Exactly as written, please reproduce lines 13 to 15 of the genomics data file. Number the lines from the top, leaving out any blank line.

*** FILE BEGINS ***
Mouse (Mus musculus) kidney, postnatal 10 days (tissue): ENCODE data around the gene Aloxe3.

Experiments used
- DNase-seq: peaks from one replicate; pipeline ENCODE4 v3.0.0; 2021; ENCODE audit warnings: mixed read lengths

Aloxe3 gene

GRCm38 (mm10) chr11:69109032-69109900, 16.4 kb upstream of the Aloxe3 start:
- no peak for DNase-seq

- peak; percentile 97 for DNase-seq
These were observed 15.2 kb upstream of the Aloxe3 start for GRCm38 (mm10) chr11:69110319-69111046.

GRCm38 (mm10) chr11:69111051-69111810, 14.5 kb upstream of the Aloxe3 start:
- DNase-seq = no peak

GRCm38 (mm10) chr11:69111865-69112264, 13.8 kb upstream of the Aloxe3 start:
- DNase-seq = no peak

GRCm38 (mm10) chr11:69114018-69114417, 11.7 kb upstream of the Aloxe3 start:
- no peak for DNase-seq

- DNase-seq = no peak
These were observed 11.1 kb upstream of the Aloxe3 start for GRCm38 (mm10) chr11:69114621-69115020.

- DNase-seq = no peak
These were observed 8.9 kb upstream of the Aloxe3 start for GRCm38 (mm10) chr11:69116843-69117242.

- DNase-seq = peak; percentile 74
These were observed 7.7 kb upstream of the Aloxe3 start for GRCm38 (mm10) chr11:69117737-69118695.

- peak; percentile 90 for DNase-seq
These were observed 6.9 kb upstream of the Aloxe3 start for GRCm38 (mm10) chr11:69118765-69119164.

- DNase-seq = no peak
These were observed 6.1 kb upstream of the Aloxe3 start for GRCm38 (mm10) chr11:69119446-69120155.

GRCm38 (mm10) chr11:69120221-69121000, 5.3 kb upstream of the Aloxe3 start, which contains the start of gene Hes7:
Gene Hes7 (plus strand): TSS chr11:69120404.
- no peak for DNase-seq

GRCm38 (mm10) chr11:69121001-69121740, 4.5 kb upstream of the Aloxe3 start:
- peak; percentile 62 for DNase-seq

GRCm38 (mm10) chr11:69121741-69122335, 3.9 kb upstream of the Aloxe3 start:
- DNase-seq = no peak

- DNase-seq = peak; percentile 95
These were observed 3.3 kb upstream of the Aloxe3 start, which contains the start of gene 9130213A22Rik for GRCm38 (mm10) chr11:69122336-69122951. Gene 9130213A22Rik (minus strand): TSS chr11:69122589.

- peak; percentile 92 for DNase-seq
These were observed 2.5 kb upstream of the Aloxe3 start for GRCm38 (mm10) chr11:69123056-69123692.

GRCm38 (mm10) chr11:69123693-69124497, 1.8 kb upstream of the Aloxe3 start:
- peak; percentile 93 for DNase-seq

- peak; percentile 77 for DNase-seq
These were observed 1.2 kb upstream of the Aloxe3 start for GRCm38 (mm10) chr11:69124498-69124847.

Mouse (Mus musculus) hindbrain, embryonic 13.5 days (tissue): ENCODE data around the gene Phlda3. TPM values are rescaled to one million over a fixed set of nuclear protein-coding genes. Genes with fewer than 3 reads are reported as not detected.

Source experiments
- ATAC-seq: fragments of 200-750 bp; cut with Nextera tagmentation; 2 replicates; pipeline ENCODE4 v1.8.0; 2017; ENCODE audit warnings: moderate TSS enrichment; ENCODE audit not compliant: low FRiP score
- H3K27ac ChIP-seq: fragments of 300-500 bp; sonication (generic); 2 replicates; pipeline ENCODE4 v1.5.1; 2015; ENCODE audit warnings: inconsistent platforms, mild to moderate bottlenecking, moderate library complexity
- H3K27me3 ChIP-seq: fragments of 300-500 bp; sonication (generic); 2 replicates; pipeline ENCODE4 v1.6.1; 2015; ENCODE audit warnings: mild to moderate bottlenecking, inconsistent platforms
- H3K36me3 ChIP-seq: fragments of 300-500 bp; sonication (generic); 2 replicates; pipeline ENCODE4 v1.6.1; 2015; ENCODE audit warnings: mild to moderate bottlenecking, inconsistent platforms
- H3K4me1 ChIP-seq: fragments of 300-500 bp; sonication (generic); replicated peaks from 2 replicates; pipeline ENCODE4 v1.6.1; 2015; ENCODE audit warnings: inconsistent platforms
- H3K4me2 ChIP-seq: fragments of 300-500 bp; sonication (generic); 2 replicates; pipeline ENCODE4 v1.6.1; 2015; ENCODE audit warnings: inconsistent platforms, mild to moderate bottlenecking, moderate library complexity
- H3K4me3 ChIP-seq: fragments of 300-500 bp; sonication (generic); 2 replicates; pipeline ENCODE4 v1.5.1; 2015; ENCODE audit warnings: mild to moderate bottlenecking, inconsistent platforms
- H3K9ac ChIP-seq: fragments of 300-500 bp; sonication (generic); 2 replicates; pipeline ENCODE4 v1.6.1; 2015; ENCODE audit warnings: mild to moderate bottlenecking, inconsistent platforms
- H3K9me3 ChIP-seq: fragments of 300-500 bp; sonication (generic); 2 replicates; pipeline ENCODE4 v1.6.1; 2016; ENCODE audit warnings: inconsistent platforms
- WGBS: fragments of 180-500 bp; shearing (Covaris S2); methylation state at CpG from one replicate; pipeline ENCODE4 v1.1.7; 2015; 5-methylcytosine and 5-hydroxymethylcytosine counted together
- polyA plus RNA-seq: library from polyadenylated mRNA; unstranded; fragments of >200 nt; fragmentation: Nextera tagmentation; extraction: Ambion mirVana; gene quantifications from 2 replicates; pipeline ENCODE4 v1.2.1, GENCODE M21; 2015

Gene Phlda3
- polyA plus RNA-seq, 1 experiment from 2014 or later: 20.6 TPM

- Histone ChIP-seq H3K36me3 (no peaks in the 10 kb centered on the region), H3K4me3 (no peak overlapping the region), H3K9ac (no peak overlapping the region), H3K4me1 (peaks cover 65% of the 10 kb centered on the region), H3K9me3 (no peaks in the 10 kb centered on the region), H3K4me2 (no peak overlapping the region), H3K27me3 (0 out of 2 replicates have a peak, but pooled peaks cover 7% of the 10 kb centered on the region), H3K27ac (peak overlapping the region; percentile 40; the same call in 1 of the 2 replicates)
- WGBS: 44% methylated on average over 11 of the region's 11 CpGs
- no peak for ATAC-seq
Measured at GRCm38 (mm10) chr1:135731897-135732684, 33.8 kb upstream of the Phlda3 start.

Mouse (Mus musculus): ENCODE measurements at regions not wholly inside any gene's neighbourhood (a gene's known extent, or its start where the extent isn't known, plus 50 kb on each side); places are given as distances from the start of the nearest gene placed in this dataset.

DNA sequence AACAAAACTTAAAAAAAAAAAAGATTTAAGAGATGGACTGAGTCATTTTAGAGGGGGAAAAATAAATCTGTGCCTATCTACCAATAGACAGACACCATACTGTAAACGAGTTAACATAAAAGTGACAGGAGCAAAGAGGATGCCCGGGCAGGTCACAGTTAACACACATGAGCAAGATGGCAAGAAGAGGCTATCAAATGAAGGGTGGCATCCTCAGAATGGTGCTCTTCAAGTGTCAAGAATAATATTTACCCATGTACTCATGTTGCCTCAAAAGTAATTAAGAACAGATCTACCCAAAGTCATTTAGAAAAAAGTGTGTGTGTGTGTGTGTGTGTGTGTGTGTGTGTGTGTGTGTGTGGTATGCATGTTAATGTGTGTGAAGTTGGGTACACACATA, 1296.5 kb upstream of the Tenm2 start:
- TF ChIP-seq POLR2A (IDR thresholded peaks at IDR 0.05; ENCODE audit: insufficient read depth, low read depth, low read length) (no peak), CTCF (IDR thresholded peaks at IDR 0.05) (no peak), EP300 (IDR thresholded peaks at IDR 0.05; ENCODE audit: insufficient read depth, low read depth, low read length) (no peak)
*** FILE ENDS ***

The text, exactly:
GRCm38 (mm10) chr11:69114018-69114417, 11.7 kb upstream of the Aloxe3 start:
- no peak for DNase-seq

- DNase-seq = no peak